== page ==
Recession looms - or does it?

A think-tank reckons that recession looms large for the UK economy. Although PMI figures seem to show otherwise.

by Emma Haslett
Last Updated: 06 Nov 2012

Well, here’s a surprise: boffins at the National Institute of Economic and Social Research (with a name like that, it’s got to be good) reckon the UK economy is on-course to enter recession in the first half of the year, shrinking by 0.1% during 2012 (following its 0.2% contraction in the final quarter of 2011). The good news is that we’ll grow by about 2.3% next year. But until then, it warns, the Government will have to cut back on those austerity measures and inject a little more than it had planned into the economy. Then again, service sector figures suggest quite the opposite…

A breakdown of Niesr’s report makes for pretty grim reading: while inflation will fall to 2.2% this year and 1.4% next year, the think-tank expects unemployment to rise from 8.4% in the three months to November to 9% at some point this year – and it expects it to stay above 7% until as far ahead as 2014. All of which does seem to corroborate with stats out this morning from the Insolvency Service, which said the number of firms going bust rose by 1.3% last year. Unsurprisingly, it added that having so many people out of jobs for such a long period of time is ‘likely to do permanent damage to the supply side of the economy, with large long-run economic costs’.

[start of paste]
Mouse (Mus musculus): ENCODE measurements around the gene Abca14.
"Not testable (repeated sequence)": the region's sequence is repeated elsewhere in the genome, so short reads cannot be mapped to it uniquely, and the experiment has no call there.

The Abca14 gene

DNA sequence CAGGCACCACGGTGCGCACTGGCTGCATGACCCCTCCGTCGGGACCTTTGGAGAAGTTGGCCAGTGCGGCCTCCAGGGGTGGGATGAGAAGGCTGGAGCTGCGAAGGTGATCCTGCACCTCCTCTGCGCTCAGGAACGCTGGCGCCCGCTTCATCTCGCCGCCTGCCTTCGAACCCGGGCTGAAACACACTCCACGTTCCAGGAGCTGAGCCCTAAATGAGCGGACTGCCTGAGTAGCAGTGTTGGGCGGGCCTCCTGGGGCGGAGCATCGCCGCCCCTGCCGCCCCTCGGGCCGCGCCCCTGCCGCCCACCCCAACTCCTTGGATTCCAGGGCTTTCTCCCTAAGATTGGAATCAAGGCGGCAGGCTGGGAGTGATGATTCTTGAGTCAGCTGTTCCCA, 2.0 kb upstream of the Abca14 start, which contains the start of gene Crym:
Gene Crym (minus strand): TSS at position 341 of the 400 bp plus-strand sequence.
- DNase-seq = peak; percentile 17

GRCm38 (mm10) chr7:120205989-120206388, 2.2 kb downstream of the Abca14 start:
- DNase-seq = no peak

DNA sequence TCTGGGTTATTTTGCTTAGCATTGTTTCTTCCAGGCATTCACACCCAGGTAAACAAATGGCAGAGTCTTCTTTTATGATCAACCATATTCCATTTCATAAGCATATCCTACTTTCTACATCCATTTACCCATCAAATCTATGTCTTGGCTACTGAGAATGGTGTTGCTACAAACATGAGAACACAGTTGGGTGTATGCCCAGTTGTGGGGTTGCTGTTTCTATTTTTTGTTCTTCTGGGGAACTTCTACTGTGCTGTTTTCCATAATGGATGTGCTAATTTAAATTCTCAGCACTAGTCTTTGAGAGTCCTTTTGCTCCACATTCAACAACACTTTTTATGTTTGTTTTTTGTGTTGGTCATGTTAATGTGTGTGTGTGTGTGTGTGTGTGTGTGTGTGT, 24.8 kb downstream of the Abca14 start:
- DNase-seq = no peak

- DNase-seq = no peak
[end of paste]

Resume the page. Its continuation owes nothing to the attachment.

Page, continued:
But there is a way the Government can minimise those costs, it added. It’s simple: cut back on austerity measures. That echoes a report by the Institute for Fiscal Studies which came out earlier this week, suggesting that when the Chancellor delivers his budget in April, the economy will be ‘in considerably weaker shape than he had hoped a year ago’. And, it pointed out, making the odd tax cut probably won’t entirely derail the Government’s long-term fiscal goals, or even necessarily cause the Bank of England to raise interest rates in response…

The other interesting part of the report was its look at what would happen if Alex Salmond got his way and Scotland left the United Kingdom. Niesr recommends that it retains sterling, but warned that it’s ‘doubtful’ whether the Bank of England would lend to Scottish institutions if they got into hot water. So perhaps it’s worth waiting until the present economic storm blows over to start thinking about devolution.

On the other hand, figures by CIPS suggest that the services sector grew at its fastest rate since March last year in January. The Markit/CIPS purchasing managers’ index rose from 54 to 56 (any figure above 50 suggests growth), suggesting that the impact of austerity might not be as hard as feared. Who’s right? That’s a good question…

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